A panel discussion at Touro Law School in 2004  began with an anecdote about an ethics class for law students. ‘Would there be a conflict of interest if a lawyer begins a sexual relationship with their client?’ Of course, the students all agree. ‘What if an attorney develops a strong, amorous feeling toward a client but does not act on it?’ The students are again quick to react: “Thought police!” “1984” “You can’t do anything about that!”
The law professor realises that as lawyers we are “trained to assume that the only thing relevant to their relationships with their clients are how well they know the law and how well they can read and apply it”.
As legal aid or social justice lawyers, we deal with more than just black letter law. We are often in situations that demand an emotional connection on some level with our clients, in order to gain their trust, put them at ease, or simply because we work with some clients over many years and to not develop a more emotional relationship is practically impossible. Maybe we can also suppose that lawyers in certain areas of law are drawn to that work and those clients because of a particularly empathetic nature. But, empathetic or not, listening to accounts of trauma, distress, deprivation, conflict and struggle, as we do almost every day of our careers, will always have an effect of some kind.
Increasingly (but slowly) the legal profession is becoming aware of the effects of stress and burnout on its junior members. These effects are amplified in our corner of the profession where budgets are so much tighter, political rhetoric is so much more hostile, and our clients are so much more vulnerable. The stakes are higher for our clients and the risk of vicarious trauma are higher too.
You don’t need to have a detailed knowledge of the diagnostic criteria for psychiatric conditions to be able to better manage your own mental health. In fact some of us will be very familiar with not just the diagnosis but also treatment of many common mental health diagnoses. Our focus is on the experience of practitioners and their own ability to recognise and speak about the effects of the work on their own mental health in a supportive group setting. Informally it’s been what humans have done for millennia, but it has a particular place in the story of trauma and recovery in the last century, and is now becoming more prominent in the discourse around mental health.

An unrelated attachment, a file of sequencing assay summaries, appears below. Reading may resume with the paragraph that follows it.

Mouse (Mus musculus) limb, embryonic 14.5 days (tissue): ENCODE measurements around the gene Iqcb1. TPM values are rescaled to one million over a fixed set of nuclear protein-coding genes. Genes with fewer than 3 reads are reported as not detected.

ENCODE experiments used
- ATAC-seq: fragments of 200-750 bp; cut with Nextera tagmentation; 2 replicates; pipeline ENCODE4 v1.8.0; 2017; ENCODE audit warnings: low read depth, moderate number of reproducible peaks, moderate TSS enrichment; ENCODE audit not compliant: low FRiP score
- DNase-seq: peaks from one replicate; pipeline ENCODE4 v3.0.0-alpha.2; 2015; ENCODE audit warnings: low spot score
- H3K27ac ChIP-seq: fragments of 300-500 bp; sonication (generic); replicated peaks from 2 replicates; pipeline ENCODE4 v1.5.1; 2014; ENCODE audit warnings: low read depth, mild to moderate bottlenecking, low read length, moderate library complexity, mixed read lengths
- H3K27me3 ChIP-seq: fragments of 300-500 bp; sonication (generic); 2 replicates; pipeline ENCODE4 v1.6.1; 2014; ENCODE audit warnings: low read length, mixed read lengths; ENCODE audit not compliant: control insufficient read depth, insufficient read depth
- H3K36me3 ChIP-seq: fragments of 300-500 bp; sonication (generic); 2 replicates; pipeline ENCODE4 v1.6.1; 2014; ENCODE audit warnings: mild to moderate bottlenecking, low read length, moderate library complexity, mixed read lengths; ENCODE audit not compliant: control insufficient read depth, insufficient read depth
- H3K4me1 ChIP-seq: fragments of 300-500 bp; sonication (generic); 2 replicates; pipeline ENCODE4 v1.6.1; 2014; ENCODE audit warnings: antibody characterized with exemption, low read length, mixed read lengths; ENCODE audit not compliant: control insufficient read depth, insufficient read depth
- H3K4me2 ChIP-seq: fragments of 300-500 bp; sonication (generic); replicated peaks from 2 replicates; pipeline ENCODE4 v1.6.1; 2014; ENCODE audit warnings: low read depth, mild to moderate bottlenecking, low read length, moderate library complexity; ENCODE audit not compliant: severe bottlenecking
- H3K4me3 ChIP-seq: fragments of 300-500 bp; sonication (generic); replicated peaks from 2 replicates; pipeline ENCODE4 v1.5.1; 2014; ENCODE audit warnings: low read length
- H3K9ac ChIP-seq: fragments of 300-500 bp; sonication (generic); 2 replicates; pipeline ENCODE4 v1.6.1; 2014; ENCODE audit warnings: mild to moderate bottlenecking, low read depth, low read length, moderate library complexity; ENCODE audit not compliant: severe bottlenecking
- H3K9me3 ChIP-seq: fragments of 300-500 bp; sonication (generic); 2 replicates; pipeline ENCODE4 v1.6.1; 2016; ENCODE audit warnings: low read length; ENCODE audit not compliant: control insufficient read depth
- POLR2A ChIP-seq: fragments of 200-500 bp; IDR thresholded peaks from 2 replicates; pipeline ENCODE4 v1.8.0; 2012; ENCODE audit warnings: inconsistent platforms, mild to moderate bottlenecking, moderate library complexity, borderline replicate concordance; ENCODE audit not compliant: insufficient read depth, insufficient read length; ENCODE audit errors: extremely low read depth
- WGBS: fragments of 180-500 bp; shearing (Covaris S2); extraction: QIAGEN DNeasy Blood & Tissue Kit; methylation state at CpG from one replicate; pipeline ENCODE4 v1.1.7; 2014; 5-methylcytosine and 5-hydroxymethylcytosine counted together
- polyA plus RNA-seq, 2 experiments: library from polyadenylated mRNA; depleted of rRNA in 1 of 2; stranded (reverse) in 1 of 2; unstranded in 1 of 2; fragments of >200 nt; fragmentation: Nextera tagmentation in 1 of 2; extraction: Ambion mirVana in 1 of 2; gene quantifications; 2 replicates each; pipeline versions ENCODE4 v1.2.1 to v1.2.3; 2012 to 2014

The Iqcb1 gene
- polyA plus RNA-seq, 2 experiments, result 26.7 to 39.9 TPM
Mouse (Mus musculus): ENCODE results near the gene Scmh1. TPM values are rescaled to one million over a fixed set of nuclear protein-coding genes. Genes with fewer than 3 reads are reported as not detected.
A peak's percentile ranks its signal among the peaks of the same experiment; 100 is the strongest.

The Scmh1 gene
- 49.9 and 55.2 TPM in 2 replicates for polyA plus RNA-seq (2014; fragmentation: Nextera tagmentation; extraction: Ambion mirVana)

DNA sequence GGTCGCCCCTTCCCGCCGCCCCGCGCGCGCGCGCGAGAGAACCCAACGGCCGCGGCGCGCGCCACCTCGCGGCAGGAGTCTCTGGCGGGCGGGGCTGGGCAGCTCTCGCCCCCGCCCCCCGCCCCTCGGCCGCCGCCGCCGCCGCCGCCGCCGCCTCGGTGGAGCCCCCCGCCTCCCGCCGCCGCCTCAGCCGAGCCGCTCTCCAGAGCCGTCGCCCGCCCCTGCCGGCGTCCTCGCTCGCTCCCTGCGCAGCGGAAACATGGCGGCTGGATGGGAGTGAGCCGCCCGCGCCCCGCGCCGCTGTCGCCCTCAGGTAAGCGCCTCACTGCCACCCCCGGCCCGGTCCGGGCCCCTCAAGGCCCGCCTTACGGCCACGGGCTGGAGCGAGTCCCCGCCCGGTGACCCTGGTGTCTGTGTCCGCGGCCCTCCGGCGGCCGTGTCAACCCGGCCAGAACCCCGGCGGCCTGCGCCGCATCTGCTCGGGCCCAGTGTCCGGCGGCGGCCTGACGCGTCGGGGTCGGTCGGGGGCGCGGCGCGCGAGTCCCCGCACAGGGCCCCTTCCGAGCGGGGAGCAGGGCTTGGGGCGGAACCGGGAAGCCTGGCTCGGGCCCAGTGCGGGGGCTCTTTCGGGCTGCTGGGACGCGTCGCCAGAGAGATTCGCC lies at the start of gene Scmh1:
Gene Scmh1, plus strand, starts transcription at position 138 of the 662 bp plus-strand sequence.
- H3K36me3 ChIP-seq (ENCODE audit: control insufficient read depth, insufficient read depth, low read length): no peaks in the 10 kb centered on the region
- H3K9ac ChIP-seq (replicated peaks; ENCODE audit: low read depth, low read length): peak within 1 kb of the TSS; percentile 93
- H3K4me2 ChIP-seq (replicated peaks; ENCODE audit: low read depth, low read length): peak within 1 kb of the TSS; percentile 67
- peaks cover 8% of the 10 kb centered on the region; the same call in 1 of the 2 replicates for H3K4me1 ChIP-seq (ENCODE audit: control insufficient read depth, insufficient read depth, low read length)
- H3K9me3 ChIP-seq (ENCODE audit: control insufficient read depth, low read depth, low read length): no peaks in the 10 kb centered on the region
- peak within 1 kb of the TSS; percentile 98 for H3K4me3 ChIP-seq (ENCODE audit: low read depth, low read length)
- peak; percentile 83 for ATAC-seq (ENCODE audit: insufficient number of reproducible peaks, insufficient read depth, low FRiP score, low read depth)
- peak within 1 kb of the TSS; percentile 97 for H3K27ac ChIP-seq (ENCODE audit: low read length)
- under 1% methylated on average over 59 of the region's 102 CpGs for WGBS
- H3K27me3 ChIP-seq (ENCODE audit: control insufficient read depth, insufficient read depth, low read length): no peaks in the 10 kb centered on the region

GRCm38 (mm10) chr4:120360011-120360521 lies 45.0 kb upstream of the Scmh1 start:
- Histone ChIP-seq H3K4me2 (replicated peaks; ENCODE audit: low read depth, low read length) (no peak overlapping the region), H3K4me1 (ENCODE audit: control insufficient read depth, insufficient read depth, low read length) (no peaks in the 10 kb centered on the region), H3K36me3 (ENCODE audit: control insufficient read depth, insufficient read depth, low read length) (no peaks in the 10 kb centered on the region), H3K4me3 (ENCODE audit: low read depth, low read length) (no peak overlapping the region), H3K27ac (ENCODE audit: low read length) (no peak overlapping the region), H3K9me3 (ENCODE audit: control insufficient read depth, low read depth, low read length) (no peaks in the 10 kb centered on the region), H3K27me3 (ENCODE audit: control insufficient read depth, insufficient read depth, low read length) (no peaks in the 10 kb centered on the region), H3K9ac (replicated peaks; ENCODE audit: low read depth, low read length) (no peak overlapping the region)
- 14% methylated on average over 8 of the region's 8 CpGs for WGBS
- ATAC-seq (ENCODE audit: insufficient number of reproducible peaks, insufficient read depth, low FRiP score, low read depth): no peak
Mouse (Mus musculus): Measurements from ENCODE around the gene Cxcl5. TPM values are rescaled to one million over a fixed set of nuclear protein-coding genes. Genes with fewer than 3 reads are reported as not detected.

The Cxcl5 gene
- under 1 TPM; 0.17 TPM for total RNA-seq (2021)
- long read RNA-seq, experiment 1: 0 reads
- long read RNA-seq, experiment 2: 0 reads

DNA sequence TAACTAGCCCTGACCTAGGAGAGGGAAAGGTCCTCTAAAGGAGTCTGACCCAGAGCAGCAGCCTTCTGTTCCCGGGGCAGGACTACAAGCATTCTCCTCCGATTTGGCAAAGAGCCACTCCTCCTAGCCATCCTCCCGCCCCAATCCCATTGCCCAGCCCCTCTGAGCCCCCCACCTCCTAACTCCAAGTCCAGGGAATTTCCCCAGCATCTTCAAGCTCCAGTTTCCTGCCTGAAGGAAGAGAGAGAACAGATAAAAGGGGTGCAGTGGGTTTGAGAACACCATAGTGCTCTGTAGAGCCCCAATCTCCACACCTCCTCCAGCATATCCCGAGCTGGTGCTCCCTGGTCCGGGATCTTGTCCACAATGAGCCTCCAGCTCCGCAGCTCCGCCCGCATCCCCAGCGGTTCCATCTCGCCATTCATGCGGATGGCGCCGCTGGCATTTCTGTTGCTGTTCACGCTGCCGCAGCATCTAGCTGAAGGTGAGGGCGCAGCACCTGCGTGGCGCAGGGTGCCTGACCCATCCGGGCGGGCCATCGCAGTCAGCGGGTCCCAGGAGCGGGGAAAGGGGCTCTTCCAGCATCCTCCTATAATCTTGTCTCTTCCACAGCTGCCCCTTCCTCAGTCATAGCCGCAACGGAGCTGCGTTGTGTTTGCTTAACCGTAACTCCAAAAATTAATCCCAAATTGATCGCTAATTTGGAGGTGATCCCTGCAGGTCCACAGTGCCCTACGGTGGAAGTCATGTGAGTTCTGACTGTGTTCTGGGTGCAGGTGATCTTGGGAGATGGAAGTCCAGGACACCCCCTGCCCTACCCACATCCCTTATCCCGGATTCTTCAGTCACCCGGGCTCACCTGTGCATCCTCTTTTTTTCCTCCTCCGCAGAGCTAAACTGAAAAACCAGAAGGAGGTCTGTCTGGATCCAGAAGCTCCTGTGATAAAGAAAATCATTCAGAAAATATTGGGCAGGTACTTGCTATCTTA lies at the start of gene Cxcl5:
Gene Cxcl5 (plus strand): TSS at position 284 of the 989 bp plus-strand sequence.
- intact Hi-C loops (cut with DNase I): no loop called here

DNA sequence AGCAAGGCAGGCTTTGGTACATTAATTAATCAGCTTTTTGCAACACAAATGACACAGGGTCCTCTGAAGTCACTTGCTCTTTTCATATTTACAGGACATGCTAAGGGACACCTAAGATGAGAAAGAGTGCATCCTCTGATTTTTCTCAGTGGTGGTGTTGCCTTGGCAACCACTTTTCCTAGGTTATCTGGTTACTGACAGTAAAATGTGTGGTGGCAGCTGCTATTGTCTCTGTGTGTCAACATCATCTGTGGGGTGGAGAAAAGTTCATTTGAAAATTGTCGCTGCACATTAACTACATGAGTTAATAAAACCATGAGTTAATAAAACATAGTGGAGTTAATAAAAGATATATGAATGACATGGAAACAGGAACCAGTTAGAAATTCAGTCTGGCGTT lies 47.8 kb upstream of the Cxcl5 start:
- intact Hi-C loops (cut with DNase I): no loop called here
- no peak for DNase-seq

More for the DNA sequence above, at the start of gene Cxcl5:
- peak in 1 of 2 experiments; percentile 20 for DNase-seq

Peer support work has a long and fascinating history: it is not counselling or therapy; there are no medical or psychology professionals; it is a space created by its attendees, which provides the support for recognition and reflection on individual experiences as well as sharing coping strategies. It also provides the basis for a louder collective voice that can speak up to the structures and policies within which these individuals sit.
As legal aid and social justice lawyers, we sit within many structures - the Legal Aid Agency, successive governments, our colleagues and supervisors, the SRA, all on top of the the oppressive social, familial and political structures that effect our clients and which also affect us as a result.
It’s actually a bit of a hard sell, to say we won’t (and can’t) promise to take away stress or stop you from experiencing any of the symptoms of vicarious trauma or burn out. Simply recognising that this work does have these effects can be a huge step in some corners of our profession and is the first step to making changes on a personal, employer and regulatory level. Claiming Space will face, head on, the perception that these feelings are unusual, shameful or invalid. They are not; they are part of our professional and human experience and remain important, even in the context of the gravity of our clients' problems.
As lawyers we are nearly constantly aware of the particular duties and boundaries of the lawyer-client relationship. We are doing ourselves and our clients a disservice not to address the “emotional content” of that relationship too.
 Peters, Jean Koh; Silver, Marjorie A.; and Portnoy, Sanford, “Stress, Burnout and Vicarious Trauma, and Other Emotional Realities in the Lawyer/Client Relationship: A Panel Discussion” (2004) Faculty Scholarship Series. Paper 2190 http://digitalcommons.law.yale.edu/fss_papers/2190